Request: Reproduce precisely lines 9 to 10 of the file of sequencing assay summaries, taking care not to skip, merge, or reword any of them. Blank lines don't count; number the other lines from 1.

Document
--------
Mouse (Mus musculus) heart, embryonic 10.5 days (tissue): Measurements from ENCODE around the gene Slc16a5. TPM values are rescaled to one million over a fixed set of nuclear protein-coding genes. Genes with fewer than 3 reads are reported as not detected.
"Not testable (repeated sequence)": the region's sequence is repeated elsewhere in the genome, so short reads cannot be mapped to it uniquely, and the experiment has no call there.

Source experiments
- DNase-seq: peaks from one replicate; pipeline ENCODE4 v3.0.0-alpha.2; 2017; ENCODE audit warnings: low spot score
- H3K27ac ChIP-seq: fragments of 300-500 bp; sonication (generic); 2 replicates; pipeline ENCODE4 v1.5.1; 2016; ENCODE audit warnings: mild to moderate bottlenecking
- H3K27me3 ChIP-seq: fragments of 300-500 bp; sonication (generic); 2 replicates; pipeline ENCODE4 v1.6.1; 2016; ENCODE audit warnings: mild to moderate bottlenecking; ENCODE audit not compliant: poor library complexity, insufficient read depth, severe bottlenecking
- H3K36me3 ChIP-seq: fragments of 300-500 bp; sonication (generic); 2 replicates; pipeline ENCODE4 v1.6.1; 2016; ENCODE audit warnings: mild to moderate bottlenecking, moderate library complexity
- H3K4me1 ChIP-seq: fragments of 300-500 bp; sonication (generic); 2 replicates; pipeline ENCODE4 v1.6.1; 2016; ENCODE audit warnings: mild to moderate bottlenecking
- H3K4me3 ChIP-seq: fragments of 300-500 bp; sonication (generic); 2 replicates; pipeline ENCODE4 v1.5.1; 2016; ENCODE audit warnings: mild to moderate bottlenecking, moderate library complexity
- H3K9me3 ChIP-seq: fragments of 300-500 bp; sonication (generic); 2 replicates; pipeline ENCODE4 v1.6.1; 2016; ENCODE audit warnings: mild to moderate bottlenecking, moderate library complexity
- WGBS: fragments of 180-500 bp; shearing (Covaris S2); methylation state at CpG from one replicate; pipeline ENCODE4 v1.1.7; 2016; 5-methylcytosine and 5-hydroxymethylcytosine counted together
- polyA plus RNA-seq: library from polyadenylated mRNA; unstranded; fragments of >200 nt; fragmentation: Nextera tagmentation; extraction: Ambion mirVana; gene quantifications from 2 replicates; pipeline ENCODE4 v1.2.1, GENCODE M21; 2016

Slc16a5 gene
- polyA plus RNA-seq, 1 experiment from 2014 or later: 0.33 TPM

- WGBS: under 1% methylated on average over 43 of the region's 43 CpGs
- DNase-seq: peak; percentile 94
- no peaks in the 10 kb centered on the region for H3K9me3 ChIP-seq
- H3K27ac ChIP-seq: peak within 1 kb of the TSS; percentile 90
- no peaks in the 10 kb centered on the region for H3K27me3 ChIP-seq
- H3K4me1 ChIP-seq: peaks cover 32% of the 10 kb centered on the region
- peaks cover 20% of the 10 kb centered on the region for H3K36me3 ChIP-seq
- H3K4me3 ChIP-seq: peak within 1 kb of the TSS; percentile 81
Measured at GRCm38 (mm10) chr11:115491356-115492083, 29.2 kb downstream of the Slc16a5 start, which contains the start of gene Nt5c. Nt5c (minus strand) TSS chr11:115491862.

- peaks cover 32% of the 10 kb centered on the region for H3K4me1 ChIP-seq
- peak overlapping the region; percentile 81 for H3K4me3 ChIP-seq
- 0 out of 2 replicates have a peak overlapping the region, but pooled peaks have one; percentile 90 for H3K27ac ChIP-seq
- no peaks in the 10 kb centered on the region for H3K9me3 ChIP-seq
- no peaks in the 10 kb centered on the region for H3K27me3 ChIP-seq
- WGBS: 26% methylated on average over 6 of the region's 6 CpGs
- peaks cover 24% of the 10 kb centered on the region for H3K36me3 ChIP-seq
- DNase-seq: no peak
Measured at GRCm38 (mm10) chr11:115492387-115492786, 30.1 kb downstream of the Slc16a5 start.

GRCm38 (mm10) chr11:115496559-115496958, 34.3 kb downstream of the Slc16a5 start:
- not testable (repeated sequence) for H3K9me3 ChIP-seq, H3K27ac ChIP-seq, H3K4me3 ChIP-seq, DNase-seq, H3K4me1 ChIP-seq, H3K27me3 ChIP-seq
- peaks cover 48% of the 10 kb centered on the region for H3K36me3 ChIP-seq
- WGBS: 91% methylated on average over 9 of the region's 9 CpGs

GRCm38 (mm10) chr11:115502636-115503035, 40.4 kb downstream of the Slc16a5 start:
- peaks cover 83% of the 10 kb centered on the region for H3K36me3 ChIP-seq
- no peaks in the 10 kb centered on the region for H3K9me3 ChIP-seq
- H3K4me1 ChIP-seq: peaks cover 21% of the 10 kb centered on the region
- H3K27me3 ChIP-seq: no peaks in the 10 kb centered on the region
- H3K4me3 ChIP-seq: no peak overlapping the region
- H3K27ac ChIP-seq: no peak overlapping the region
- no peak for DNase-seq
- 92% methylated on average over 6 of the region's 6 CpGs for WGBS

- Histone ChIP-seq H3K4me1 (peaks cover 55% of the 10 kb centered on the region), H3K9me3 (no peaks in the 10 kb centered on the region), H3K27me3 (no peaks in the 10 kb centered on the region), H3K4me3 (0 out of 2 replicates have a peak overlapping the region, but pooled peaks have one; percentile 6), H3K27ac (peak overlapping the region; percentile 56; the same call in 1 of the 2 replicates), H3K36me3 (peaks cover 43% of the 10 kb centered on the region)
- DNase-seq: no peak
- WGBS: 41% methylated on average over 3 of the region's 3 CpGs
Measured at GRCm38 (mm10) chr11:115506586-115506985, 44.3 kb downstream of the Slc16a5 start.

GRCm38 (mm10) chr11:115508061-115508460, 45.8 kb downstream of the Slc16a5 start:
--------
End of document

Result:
- H3K4me3 ChIP-seq: fragments of 300-500 bp; sonication (generic); 2 replicates; pipeline ENCODE4 v1.5.1; 2016; ENCODE audit warnings: mild to moderate bottlenecking, moderate library complexity
- H3K9me3 ChIP-seq: fragments of 300-500 bp; sonication (generic); 2 replicates; pipeline ENCODE4 v1.6.1; 2016; ENCODE audit warnings: mild to moderate bottlenecking, moderate library complexity